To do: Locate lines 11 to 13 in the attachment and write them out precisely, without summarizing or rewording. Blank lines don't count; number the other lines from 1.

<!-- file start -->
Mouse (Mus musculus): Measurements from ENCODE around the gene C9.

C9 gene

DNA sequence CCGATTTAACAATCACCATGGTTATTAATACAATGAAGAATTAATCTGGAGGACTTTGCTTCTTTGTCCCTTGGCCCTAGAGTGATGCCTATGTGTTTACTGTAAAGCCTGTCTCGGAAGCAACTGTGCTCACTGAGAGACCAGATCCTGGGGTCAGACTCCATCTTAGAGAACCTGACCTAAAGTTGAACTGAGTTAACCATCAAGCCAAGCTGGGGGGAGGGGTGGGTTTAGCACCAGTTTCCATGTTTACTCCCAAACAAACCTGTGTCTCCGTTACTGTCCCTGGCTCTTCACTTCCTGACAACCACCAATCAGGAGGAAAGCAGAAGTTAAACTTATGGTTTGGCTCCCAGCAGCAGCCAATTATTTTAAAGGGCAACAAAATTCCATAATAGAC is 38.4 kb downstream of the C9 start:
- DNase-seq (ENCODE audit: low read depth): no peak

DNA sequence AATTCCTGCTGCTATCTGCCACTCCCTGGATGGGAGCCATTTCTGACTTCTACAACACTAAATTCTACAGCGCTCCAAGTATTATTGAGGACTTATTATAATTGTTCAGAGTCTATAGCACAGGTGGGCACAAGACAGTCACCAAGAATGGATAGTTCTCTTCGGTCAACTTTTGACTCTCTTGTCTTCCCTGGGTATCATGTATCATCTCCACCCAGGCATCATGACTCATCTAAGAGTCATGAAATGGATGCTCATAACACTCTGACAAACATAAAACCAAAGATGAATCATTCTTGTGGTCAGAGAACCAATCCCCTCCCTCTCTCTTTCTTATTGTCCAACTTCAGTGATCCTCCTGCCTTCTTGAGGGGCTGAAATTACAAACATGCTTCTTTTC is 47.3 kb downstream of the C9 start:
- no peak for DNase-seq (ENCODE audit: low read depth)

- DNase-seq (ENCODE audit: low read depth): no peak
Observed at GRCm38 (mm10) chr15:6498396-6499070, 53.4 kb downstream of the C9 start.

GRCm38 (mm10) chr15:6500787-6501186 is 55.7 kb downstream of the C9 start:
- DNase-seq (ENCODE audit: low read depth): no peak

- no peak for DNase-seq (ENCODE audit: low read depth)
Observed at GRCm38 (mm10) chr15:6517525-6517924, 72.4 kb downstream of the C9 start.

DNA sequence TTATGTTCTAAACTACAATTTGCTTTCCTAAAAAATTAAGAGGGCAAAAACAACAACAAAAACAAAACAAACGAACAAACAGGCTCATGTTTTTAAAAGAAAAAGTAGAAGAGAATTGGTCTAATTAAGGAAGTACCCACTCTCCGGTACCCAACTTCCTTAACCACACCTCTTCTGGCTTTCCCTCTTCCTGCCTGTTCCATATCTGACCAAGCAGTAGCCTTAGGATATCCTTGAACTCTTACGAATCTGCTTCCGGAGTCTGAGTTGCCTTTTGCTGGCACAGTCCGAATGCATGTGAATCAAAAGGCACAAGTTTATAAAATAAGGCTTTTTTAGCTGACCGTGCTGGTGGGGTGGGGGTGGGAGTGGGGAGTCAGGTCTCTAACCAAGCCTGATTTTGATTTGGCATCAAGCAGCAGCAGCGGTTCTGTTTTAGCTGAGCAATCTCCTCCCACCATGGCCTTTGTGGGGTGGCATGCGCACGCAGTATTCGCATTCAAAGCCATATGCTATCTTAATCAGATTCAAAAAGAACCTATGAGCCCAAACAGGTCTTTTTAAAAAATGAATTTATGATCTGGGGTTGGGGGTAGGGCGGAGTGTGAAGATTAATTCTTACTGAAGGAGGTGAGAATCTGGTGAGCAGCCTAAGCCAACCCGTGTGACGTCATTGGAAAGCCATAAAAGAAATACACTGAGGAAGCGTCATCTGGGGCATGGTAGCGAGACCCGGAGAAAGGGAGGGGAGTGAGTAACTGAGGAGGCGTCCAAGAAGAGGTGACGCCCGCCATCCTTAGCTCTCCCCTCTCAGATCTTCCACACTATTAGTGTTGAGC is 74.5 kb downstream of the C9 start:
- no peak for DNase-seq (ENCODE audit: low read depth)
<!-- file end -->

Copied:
- no peak for DNase-seq (ENCODE audit: low read depth)
Observed at GRCm38 (mm10) chr15:6517525-6517924, 72.4 kb downstream of the C9 start.

DNA sequence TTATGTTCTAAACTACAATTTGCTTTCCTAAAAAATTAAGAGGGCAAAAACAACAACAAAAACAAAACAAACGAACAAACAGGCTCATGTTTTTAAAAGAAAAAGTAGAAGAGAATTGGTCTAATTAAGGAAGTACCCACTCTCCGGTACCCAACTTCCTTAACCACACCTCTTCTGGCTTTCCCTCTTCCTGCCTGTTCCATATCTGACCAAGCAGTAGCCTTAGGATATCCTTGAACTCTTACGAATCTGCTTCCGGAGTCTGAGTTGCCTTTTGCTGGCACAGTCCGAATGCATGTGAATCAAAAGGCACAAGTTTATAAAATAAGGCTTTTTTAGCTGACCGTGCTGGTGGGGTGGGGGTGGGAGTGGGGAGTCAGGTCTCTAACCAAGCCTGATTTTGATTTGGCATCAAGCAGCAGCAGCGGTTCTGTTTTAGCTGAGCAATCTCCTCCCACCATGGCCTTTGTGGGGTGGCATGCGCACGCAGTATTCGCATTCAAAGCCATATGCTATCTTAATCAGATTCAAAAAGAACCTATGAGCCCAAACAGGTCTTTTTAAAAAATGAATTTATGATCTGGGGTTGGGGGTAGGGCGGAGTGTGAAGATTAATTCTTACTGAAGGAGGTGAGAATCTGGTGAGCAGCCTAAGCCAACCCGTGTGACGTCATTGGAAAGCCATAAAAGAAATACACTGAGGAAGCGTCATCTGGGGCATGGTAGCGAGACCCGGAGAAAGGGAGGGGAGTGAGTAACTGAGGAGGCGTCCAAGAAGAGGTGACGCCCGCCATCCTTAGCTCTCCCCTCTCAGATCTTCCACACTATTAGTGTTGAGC is 74.5 kb downstream of the C9 start: